Do you consider golf to be self-care? We do!

Taking the time to be in nature, physically exerting yourself, and spending time with friends is a great way to take care of your body and mind. However, don’t forget there are opportunities to practice self-care after golf is done for the day. When you finish your lesson or round and move quickly onto the next thing, you’ve already missed so many chances to further benefit from the game of golf.

Before we cover all the ways you can practice self-care after a round, did you know there are six general types of self-care? These categories are: emotional, mental, physical, practical, social, and spiritual, which means there are many ways to practice self-care and meet your own unique needs. Try some—or all—of these ideas to figure out what helps you function best on and off the course.

Mental and Emotional self-care

Taking care of your mental and emotional state by creating positive thoughts and feelings.


Reflect on What Went Well

Take the time to think about what you’ve learned, how you’ve progressed, and any positives you’ve experienced. Create a positive mindset and mood through your reflection.

Deal with Negative Thoughts and Emotions

Dealing with golf’s challenges should be part of your self-care. Whether you journal, chat with a friend, or work with a coach to address the challenge, dealing with the negatives is an important part of self-care.

Physical self-care

Taking care of yourself physically through activity as well as taking care of your body


Stretch or Massage

Golf can take a toll on your body, so use some time right after your round to gently stretch your muscles. If you can, add in monthly or quarterly massages to your routine.

Refuel and Rehydrate

You might eat to fuel you for your round or practice but don’t forget to refuel and rehydrate after! After a long time on the course, you want to take care of your body so that you continue your day physically feeling your best.

Practical self-care

Performing practical activities that help you function. Yes, your to-do list is part of your self-care!


Practical self-care

Since golf is a sport that requires time, you often need to plan well in advanced for when it will happen. Even if you have a very flexible schedule, consider planning your next outing right after your last round is finished so that golf remains consistent on your calendar and in your life.

Review your goals

Even if you’re a hobby golfer, goals give you direction and helps you stay motivated. Revisiting and reviewing goals are often missed parts of the goal setting process, so take some time post-round to check in on your goals and progress.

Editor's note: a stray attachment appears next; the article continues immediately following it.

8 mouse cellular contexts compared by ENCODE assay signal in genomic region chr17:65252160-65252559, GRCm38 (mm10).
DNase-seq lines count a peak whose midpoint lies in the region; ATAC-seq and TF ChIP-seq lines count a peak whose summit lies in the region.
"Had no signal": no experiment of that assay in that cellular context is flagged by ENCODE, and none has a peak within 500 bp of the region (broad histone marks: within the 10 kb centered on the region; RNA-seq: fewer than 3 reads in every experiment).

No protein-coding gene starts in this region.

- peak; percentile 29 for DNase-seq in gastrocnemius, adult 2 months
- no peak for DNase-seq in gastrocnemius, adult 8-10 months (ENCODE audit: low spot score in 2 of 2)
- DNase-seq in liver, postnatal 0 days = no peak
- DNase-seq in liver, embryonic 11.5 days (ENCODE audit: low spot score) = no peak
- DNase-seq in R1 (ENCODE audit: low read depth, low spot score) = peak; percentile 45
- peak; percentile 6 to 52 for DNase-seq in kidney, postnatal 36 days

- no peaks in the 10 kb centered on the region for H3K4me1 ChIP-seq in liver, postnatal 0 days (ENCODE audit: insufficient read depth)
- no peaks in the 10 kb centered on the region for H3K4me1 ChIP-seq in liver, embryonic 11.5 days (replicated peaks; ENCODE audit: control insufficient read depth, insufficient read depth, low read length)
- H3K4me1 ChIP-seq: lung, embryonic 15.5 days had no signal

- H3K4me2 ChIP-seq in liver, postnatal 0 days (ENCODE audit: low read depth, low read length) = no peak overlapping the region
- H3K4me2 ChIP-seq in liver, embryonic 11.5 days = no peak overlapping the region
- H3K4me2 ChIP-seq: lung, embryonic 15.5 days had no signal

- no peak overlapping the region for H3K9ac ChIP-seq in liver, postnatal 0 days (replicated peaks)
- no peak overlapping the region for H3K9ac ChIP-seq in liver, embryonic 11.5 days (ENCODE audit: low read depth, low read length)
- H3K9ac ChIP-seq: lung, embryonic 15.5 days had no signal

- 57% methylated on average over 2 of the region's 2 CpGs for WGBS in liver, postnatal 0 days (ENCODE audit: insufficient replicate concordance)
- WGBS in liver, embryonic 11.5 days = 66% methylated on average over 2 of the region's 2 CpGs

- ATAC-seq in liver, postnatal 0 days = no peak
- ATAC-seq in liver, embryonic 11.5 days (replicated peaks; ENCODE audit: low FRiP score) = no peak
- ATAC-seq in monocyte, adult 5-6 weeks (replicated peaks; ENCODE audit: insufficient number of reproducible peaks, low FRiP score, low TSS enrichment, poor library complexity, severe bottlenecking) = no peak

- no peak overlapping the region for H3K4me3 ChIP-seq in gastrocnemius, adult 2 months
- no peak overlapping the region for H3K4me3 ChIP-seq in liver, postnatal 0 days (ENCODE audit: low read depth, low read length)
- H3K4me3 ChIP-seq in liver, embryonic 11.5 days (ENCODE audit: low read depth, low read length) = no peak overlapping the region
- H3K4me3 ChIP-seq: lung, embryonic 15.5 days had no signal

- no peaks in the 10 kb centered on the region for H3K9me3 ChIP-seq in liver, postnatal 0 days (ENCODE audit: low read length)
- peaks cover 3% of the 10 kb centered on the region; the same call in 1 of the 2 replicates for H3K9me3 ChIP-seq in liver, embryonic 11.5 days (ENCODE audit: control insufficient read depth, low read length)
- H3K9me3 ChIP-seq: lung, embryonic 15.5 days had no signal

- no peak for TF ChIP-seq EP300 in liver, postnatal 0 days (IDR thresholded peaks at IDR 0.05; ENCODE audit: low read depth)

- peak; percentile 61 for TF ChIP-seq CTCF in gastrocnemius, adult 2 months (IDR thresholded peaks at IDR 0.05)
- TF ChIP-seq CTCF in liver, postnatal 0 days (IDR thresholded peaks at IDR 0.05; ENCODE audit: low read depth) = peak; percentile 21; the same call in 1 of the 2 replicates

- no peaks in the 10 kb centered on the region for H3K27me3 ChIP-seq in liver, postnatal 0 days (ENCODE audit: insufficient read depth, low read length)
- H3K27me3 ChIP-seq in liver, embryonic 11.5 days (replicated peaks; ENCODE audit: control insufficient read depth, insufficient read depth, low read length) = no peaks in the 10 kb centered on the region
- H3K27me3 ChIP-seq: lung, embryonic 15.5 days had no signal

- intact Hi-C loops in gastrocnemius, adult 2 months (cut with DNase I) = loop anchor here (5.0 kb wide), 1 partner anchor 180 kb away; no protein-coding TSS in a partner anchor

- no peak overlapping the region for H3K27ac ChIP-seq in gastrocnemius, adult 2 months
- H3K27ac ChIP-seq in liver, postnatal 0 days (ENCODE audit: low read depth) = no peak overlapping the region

Social self-care

Your social needs can’t be overlooked, even if you consider yourself to be an introvert. Golf is often a social activity but look for more opportunities to connect with others.


Grab a coffee after the round

Keep the fun going after a round by grabbing a drink or food- you don’t need to talk about golf, just enjoy your time with others even if you don’t know them well yet.

Connect with your golfing friends off the course

Further develop your golfing relationships and meet your social self-care needs by adding in social time off the course: a walk, meal, or any other outing with your golf friends.

Spiritual self-care

Everyone has spiritual needs which may connect to religion or not. Taking moments to connect with yourself, your spirituality, and the larger world are important parts of a self-care routine.


Sit on the course and breathe

Those early morning rounds especially can be the perfect time to simply sit and breathe. Connect with your breath and your body and just notice no matter what time of day your round ends.

Stay present

It’s so easy once the round is done to just be done. Instead, while you’re walking back after the last hole and connect with yourself and nature, take a few moments to tune into your body and your senses, noticing your body and your surroundings. If you need to, get in the habit of walking alone after the last hole.

There is no right or wrong way to practice self-care, except to not do it! Even though you’re taking time for yourself when you play, take advantage of these golf-related ideas self-care when your round is done. Over time, you’ll figure out what works best for you and self-care will become an even stronger part of your post-golf routine.

What are your golf self-care rituals? Let us know in the comments below.